Two extraordinary late Roman silver finds were discovered in the same area close to the bank of the Mosel at Trier: in 1992 a splendid silver jug with decoration depicting the Apostles and nearly 400 years earlier, in 1628, a huge hoard of table silver.
The Apostle jug is among the rare pieces of evidence testifying to late Roman table ware illustrating Christian subjects. The iconographic scheme with Apostles in dialogue goes back to early Christian sarcophagi. The eight-sided jug with gilding and niello decoration survived complete with its lid and handle and is notable for its very slender proportions. Its shape, decoration and function are analysed in comparison to other silver jugs. Technical and metallurgical examination give fascinating results as to the manufacturing process and the composition of the various parts of this masterpiece of ancient toreutics. The lost silver hoard from 1628 was the biggest hoard of its kind yet known. It weighed 114.5 kg in total and consisted of about fifty pieces of table ware, which were melted down shortly after their discovery. The surviving 17th-century descriptions and several comparisons with similar late Roman finds allow a pictorial reconstruction of the find and a proposed date of the second quarter of the 5th century. The proximity of the 1628 and 1992 findspots of the lost treasure and the jug as well as the assumption that the silver objects were of the same date suggest that both finds once belonged to one and the same complex of table silver. If so, the silver jug would be the only surviving object of this remarkable treasure which comprised, in a typical late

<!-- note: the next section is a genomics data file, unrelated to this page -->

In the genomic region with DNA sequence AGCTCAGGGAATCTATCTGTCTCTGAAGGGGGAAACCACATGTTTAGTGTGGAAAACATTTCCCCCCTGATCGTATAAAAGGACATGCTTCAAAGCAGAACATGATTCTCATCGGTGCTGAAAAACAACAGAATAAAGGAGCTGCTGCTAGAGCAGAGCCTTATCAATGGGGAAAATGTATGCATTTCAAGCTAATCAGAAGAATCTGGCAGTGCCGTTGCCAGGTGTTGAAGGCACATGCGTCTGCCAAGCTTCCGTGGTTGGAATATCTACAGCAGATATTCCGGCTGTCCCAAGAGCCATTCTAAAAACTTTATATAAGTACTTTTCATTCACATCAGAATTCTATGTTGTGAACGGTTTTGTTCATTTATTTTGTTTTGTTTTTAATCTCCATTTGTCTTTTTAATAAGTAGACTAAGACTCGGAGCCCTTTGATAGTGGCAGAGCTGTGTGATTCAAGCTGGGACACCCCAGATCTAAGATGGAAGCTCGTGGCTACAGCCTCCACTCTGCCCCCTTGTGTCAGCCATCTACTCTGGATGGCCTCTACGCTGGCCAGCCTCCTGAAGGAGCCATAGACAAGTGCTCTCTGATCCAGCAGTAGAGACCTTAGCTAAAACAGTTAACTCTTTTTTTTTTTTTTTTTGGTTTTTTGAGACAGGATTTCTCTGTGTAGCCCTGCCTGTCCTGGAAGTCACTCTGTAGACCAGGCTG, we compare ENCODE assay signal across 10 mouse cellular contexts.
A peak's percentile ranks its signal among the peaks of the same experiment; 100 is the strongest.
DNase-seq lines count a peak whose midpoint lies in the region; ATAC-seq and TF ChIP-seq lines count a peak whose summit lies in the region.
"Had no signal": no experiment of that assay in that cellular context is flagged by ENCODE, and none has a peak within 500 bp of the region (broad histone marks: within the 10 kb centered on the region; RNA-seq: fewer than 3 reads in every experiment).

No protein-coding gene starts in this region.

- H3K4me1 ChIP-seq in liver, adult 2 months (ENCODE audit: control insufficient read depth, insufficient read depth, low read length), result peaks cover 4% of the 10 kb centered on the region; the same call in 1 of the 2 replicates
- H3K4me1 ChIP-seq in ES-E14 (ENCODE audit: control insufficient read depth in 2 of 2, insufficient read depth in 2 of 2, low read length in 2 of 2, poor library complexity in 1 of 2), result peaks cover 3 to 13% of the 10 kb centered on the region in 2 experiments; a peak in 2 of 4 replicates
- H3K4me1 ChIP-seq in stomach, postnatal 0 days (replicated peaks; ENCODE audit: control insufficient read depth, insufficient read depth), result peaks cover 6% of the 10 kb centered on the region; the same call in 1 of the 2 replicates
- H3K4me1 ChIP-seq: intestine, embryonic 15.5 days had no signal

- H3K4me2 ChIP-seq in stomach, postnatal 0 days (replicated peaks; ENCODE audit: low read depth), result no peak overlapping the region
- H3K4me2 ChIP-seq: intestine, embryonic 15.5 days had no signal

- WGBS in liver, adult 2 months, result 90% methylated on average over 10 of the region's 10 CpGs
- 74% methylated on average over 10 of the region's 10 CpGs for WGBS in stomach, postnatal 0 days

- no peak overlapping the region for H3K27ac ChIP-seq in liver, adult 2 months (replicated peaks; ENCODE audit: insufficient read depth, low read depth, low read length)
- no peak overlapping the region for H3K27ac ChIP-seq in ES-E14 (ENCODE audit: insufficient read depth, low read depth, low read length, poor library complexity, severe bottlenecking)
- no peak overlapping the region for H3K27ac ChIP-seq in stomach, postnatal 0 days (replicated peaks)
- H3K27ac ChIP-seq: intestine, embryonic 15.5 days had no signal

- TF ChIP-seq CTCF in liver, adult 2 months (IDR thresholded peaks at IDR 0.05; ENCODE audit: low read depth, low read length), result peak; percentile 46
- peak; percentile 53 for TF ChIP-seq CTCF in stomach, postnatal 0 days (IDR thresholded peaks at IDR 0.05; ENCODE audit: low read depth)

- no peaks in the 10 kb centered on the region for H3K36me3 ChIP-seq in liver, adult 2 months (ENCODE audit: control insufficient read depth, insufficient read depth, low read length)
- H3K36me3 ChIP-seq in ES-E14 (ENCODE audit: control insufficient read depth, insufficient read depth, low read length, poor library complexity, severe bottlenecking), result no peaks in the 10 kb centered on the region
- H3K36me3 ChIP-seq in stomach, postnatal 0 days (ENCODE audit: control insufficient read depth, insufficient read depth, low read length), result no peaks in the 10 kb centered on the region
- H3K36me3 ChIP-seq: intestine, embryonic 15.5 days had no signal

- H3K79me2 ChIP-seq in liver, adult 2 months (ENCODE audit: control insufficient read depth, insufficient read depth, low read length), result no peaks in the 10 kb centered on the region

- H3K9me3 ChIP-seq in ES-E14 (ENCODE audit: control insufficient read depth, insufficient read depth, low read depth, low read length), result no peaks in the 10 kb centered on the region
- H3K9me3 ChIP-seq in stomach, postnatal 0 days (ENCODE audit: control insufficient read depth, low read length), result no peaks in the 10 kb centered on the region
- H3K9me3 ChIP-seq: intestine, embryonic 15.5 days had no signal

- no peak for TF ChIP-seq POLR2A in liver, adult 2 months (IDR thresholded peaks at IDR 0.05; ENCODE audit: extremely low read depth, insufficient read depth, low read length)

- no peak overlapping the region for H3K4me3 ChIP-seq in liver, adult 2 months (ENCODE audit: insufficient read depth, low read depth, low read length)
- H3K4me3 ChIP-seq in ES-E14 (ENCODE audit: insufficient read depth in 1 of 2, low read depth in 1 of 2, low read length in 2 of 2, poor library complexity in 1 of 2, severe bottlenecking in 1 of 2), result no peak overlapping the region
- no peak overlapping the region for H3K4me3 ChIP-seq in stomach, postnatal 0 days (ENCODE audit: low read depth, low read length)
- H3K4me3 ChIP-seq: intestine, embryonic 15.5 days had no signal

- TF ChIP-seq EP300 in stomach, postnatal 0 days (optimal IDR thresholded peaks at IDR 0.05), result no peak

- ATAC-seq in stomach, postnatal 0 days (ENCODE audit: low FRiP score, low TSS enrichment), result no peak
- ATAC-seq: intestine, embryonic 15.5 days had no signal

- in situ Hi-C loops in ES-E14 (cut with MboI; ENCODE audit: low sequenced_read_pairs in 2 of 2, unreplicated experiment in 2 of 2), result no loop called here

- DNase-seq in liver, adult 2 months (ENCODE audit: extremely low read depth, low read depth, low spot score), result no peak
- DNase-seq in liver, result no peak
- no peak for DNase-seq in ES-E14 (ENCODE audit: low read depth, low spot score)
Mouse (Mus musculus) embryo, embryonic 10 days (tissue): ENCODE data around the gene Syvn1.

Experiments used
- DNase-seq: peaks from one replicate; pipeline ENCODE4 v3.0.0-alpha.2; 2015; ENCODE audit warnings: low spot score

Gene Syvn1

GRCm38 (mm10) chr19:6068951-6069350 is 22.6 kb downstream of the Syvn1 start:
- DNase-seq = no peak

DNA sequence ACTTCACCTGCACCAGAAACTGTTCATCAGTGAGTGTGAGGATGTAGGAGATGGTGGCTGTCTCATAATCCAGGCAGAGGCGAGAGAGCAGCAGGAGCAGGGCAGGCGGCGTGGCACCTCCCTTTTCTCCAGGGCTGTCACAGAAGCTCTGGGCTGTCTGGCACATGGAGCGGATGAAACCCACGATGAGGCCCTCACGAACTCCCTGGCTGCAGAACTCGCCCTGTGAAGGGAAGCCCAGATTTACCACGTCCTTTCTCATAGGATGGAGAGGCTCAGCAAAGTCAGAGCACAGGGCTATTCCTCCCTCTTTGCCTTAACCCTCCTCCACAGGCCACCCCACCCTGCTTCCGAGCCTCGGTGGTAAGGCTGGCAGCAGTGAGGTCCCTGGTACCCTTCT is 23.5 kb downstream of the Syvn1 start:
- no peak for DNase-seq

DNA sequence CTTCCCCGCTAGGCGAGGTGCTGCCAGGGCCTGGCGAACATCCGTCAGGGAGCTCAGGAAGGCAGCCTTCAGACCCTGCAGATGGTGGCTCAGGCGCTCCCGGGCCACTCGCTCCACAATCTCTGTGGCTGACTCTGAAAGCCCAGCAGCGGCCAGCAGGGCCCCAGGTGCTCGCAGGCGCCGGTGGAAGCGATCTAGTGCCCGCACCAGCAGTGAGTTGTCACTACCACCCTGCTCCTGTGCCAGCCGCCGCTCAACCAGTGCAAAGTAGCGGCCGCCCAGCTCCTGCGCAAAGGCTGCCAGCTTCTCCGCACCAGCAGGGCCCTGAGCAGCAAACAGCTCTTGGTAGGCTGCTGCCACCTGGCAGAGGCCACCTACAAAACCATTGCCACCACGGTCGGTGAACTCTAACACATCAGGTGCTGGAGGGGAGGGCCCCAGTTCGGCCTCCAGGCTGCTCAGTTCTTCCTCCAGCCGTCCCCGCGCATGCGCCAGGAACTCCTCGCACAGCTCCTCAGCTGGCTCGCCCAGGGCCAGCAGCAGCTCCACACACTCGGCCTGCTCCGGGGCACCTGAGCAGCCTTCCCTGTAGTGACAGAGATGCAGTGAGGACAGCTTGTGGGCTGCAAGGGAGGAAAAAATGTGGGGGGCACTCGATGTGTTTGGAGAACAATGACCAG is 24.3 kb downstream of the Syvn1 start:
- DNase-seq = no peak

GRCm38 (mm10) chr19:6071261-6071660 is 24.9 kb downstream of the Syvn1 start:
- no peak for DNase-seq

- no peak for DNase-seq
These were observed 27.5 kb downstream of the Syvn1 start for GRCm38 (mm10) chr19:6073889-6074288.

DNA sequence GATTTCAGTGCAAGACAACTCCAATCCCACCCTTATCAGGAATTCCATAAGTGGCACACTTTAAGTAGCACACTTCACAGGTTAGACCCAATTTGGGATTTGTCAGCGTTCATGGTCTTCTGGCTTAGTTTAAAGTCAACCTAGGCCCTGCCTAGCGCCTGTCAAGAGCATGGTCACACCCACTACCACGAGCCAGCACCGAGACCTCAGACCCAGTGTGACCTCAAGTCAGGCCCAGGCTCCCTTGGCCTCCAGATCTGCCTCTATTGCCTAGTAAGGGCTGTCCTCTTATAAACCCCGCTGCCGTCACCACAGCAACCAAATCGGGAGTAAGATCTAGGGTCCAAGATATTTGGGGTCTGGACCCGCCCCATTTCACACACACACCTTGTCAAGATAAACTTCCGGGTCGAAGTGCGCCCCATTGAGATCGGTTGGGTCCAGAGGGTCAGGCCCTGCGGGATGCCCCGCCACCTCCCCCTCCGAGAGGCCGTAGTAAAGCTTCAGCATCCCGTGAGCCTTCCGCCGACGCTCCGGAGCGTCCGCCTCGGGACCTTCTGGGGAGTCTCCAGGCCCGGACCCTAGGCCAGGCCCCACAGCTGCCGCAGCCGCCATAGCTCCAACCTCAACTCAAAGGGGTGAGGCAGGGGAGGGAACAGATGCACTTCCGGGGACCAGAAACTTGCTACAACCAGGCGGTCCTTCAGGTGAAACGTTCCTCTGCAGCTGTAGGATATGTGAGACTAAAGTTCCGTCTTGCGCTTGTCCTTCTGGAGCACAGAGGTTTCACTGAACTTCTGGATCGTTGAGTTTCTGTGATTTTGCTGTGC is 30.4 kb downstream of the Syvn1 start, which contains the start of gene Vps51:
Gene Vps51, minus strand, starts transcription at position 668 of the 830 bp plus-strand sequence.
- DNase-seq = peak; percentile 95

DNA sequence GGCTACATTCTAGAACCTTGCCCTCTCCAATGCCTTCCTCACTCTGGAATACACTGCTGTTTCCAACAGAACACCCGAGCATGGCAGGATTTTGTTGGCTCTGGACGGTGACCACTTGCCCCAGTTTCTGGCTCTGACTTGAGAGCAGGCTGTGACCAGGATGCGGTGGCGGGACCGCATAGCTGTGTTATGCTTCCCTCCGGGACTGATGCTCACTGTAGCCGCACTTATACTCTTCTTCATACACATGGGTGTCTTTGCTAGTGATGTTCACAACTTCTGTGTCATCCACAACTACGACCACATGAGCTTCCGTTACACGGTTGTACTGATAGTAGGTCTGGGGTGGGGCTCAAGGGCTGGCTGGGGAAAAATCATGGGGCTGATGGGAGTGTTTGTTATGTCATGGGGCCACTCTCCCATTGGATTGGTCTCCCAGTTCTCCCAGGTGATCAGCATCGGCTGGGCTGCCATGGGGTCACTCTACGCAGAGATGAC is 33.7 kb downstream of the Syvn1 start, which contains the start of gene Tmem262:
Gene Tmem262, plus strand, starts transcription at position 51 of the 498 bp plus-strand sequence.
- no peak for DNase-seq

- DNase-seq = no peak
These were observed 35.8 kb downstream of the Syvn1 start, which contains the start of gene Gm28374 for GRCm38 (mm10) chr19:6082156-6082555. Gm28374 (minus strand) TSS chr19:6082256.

Antique manner, vessels with traditional mythological and new Christian decoration. The publication on the late Roman silver from Trier provides new insights into the first half of the 5th century, a little known period of its history.